Disrupting fermentation: Lever VC highlights 5 technologies to improve biotech processes

By Ryan Daily

- Last updated on GMT

Image Credit: Getty Images - Hispanolistic
Image Credit: Getty Images - Hispanolistic

Related tags alternative protein Protein precision fermentation

Given the complexity of alternative-protein manufacturing, many biotech companies are exploring how to reduce costs with AI technologies, process improvements and novel uses for waste streams from other industries, Lever VC shared in a recent report.

"Fermentation, a timeless technique, has yet to realize its full potential in meeting the demands for alternative protein and bio-economy applications. However, by harnessing the power of data-driven strategies, synthetic biology and modern bioengineering, we are uniquely positioned to propel fermentation-derived products to unprecedented levels of ubiquity and impact,” said Jonathan Avesar, Lever VC’s lead scientific advisor.

[Editor’s note: Interested in learning more about the manufacturing challenges facing the alternative-protein space? Then, join FoodNavigator-USA and ReThink at Future Food-Tech Alternative Proteins in Chicago, June 17-18. The event will feature discussions on scaling alt-protein production to developing strategies to increase product acceptance and adoption. Register today and check out the agenda here.]


From AI to lower-cost downstream equipment: Ways to improve biotech processes

Alternative-protein companies that rely on fermentation processes face challenges from scaling up production to designing a facility​ before their product hits the market. Additionally, fermentation process limitations can impede how much of an alternative protein is created.  

In the report, Lever VC identified five technologies that can improve biotech processes, including:

  1. Optimizing organisms with AI/ML to rational design:​ Biotech companies are "limited by the productivity of the microorganisms," which requires them to optimize feedstock and manage biomass densities, Lever VC stated in the report. AI- and machine learning-trained algorithm and rational design — a library of studied biological parts​, including genes and proteins, that can be assembled to create predictable outcomes – are two strategies that can improve microorganism productivity.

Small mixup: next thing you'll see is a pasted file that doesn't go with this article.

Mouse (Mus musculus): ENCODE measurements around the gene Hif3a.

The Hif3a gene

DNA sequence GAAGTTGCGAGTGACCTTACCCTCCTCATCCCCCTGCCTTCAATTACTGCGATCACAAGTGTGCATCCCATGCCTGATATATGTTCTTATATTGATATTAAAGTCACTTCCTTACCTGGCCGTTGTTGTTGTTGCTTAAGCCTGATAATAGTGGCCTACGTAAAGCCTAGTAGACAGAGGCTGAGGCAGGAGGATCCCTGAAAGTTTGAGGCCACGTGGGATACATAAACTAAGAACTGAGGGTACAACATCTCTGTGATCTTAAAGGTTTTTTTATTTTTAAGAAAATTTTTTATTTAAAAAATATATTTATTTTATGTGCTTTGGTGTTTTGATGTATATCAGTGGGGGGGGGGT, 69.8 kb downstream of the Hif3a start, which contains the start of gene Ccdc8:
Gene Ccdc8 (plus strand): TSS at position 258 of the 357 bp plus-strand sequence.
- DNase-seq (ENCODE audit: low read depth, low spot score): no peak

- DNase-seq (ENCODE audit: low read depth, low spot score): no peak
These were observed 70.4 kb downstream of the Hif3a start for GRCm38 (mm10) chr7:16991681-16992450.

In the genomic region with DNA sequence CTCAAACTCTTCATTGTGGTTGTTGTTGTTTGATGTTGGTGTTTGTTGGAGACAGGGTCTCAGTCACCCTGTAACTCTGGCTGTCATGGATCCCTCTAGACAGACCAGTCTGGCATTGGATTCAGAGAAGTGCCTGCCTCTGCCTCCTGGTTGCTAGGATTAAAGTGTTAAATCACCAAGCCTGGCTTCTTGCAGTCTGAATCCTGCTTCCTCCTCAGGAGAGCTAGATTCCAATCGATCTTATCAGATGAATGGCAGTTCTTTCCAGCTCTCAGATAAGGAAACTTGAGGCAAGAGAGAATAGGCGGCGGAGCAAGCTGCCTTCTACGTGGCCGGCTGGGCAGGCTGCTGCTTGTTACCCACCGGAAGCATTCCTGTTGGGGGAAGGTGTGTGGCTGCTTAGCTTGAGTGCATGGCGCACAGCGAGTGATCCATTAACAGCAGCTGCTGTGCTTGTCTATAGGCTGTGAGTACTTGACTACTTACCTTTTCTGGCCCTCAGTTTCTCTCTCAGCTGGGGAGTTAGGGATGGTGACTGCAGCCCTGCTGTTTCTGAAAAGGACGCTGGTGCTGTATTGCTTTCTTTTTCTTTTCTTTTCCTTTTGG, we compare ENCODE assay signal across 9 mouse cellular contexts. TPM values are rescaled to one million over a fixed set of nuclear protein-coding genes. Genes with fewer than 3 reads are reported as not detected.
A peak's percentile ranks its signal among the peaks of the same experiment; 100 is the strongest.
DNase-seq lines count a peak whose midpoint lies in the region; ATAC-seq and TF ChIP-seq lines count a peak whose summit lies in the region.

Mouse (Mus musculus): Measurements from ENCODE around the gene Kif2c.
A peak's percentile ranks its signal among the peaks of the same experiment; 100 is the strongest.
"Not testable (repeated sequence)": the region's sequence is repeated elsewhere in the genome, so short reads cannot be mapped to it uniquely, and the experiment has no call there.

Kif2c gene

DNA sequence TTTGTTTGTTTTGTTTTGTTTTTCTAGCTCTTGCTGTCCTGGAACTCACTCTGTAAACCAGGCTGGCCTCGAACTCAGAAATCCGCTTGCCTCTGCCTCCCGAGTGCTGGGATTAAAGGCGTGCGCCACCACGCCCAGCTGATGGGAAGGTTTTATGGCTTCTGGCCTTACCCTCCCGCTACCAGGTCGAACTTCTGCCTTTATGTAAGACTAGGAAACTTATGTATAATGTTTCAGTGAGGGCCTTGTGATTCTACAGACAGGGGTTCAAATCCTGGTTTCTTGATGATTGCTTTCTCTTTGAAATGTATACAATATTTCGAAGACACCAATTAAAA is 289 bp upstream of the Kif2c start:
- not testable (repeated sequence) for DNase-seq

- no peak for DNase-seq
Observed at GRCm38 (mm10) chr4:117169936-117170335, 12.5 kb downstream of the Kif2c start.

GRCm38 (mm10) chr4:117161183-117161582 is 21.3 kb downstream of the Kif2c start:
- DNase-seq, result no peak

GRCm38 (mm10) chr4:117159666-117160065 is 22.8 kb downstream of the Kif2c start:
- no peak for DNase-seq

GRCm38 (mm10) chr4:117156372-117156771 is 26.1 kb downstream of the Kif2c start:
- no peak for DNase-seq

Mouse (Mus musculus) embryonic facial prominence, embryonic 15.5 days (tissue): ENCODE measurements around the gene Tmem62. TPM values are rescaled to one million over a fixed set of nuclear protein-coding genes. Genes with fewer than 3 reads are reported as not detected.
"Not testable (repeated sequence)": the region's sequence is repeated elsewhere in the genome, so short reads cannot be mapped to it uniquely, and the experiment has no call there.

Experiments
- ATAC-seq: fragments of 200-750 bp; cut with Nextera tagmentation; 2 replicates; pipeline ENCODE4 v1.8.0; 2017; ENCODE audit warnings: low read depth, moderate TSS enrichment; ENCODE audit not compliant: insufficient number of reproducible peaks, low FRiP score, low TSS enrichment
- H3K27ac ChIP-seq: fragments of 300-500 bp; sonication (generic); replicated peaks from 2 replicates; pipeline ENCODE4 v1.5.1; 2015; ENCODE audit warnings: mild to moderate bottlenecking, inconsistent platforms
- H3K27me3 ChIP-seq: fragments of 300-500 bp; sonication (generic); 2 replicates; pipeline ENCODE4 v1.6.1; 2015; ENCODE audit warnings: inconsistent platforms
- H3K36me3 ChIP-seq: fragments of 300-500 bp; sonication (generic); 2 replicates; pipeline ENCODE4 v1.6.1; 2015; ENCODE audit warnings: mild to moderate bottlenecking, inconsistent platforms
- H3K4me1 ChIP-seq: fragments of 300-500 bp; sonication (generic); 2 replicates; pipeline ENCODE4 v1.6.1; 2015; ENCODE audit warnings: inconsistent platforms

2. Continuous fermentation​: Continuous fermentation​ is a process where culture medium flows through the bioreactor constantly. Large-scale continuous fermentation remains difficult due to the risk of contamination and genetic drift​ — a phenomenon where the frequency of an existing gene variant changes randomly.  Continuous fermentation that "can slot into existing capacity stands poised to revolutionize the landscape,” Lever VC noted. 
  3. Lower-cost downstream processing equipment​: Chromatography – a separation process to create a high-purity protein – and drying are two major expenses in biotech manufacturing. Purity requirements between pharmaceutical and food are different, and traditional drying technologies, like spray and freeze drying, are energy intensive and often compromise an ingredient's nutrition content. Improving these two areas with novel technologies can help drive down manufacturing costs, which account for nearly half of a finished product, Lever VC stated.
  4. Technologies to identify sensory changes in the production process​: Taste remains an obstacle for the alt-protein industry, as consumers expect flavor parity with animal-based products. eNose sensors and similar volatile analysis tools can gather data and identify areas to improve flavor, throughout the biomass fermentation process. Additionally, AI technologies — coupled with tools like eNose sensors — can identify sensory changes and recommend ways to improve them during the manufacturing process. 
  5. Developing waste streams for fermentation growth media standardization​: Precision-fermentation and biomass companies are researching ways to reduce feedstock costs associated with production by using side or waste streams from other industries, including organic waste. These side or waste streams have "inconsistent chemical composition," which makes it difficult to use precision fermentation processes, Lever VC shared in the report. Technologies and processes to improve the standardization of these streams can reduce a key manufacturing expense. 

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